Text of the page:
Maybe she takes after her crazy mother.
The buzz in the restaurant wasn’t from the caffeine in the coffee. It was about me. The other waitresses weren’t thrilled I’d been back a day and everyone wanted to sit in my section.
Not because I was an exceptional server, but they wanted to look me over. Ask me outright, then leave shitty tips.
“Who do you think killed Erin Mills?” a long-haul trucker asked me.
I topped off his coffee and pasted on a big smile. “I’m just your waitress, not the police.”
A group of women who appeared to have just left a church Bible study, looked down their noses at me, even though they were sitting down. An older lady in the group took it upon herself to be their spokesperson. “Young lady, someone like you shouldn’t be reaching.” She glanced around to see her friends nodding and continued. “God gives us what we can handle, and it seems working here is all you can handle.”
I didn’t refill their iced teas or carry off their finished plates. I just spun on my sneakered heel and stopped by Dolly. “Table six is all yours.”
She glanced that way, made a humph sound, then nodded.
All the customers were doing was validating my weaknesses. Maybe it was because I was tired, not from being kept up late into the night by two men with strong sexual appetites, but from the two nightmares I’d had later on. They were the same thing: seeing Erin, feeling the blood, smelling the scent of it. I couldn’t escape it, not in my dreams or in reality.
I had been a waitress since high school to make ends meet. I still was. There was nothing wrong with it
. Nothing. But while Dolly had been the mother I barely had and the diner was like a second home, I’d wanted to branch out. I wanted to be an event planner. Had for a long time. The idea of organizing a party or something fun and special… something meaningful made me feel good. Perhaps it was because I’d grown up in a house that was a complete disaster. I’d never had birthday parties or anything like that, but wanted to see others have pretty invitations and party favors and cute finger foods.
I’d even put that bee in Erin’s bonnet back in the day, that it would be fun… and pay the bills. She’d had the money to back the idea, and since she liked to party, it was a good fit for her.
And now, with Erin gone, her business along with her, I didn’t have the capital to start a company of my own. With having to support my mom, it was even harder to get ahead. But extra shifts at the diner would help. I’d get the cash I needed to get back on my feet.
That was a goal that seemed pretty damned hard to obtain. That wasn’t what my problem was. Something bigger, something worse, because there was no happy ending. The flare of hope I’d had for the past two days was being snuffed out. All the whispering and comments reinforced every doubt I had about being with Nix and Donovan. Oh, they told me, showed me, and even spanked me to let me know that they wanted it all with me. They’d even mentioned marriage, which was insane.
I really wanted that.
But they were thinking with their dicks. Good sex made brain cells fry. I could relate. Perhaps that was why I’d stayed with them for two nights. Listened to their vows of a long-term relationship.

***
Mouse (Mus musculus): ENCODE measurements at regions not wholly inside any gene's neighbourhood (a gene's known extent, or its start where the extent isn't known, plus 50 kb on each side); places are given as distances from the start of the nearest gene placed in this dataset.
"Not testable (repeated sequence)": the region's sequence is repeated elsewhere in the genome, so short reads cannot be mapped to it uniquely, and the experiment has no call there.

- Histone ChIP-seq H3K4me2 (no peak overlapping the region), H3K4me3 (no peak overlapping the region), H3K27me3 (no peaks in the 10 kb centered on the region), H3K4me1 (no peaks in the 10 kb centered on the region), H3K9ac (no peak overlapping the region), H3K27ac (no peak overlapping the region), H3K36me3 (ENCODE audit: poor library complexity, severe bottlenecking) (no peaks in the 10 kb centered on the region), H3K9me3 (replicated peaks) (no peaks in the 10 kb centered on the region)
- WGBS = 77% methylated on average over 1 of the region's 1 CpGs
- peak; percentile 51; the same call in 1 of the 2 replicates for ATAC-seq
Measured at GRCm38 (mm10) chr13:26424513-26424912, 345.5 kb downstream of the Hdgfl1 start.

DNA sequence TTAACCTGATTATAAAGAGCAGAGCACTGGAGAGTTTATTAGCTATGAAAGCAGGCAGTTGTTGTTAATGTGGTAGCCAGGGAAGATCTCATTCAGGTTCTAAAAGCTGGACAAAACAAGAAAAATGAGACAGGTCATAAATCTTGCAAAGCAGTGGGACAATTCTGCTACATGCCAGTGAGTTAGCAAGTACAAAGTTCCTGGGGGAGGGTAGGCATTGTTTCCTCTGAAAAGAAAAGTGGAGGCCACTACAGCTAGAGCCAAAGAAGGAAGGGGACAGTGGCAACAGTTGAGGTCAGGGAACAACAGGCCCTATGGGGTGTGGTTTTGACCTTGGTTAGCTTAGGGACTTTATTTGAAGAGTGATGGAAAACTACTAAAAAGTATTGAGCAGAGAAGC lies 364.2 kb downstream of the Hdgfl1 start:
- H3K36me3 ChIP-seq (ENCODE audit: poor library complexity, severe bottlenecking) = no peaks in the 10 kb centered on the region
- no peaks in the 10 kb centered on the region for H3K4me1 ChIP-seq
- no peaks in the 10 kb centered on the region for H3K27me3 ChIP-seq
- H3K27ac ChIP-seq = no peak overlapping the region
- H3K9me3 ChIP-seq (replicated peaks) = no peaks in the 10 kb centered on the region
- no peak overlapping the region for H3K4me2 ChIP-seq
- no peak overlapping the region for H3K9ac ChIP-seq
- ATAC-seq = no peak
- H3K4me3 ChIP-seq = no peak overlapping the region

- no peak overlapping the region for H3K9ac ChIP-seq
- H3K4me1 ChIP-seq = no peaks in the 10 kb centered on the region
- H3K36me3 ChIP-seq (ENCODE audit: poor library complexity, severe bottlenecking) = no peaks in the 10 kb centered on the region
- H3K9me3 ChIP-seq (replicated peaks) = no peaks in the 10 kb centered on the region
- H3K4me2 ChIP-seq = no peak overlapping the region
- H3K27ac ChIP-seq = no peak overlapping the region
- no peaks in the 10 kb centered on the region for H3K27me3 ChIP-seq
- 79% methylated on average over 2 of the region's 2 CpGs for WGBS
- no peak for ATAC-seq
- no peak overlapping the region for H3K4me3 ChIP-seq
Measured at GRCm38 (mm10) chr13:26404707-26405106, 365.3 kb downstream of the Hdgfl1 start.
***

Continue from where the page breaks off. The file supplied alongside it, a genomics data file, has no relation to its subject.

It wasn’t going to work out. It couldn’t. I would only bring them down. How could I not? Nix was a detective on the fucking case. If anyone found out he was sleeping with a suspect…
And Donovan, when the killer was found, the entire case could be blown because of either witness tampering or conflict of interest. I wasn’t a lawyer, but even I knew it wasn’t right.
They’d both lose their jobs. Their careers. Cutthroat was a small town in the middle of Montana. They weren’t going to find another police department for at least fifty miles or more. And the nearest DA’s office was probably in Helena.
I considered all of that as I worked, as I listened to the gossip, deflected the most piercing of questions. My heart ached, because I’d almost gotten over the idea of Nix and Donovan being in love with each other. When that had been cleared up, I’d had hope that it could actually work between us.
Hope. Fuck, that could destroy anyone. And all that I had for the three of us to be together was crumbling.
I loved them. I loved them enough to let them go because I only wanted what was best for them. Obviously, it wasn’t me.
The lunch rush had tapered off when the mayor came in, took the corner booth in my section. I knew him because it was a small town and he was involved in the community, but also because he was Donovan’s dad. We’d just never been face-to-face before. Until now.
I set the menu on the table in front of him. “Hi there. Can I get you a drink while you look over the menu?”
Anthony Nash looked up at me and gave me his signature smile. He and Donovan looked so alike that it was easy to picture what he would look like in thirty years. When Donovan smiled at me, I felt it clear to my toes. It was genuine. Warm. Hot.
The mayor’s smile was fake, pasted on because it was what he did. He needed to be friends with everyone in town who could vote. He was good, I’d give him that, but perhaps it was because I had the real deal from his son that I could spot the difference.
“I’ll have a slice of Dolly’s coconut cream pie and a cup of coffee.”
I picked the menu back up and nodded. “You got it.”
I returned with both a few minutes later.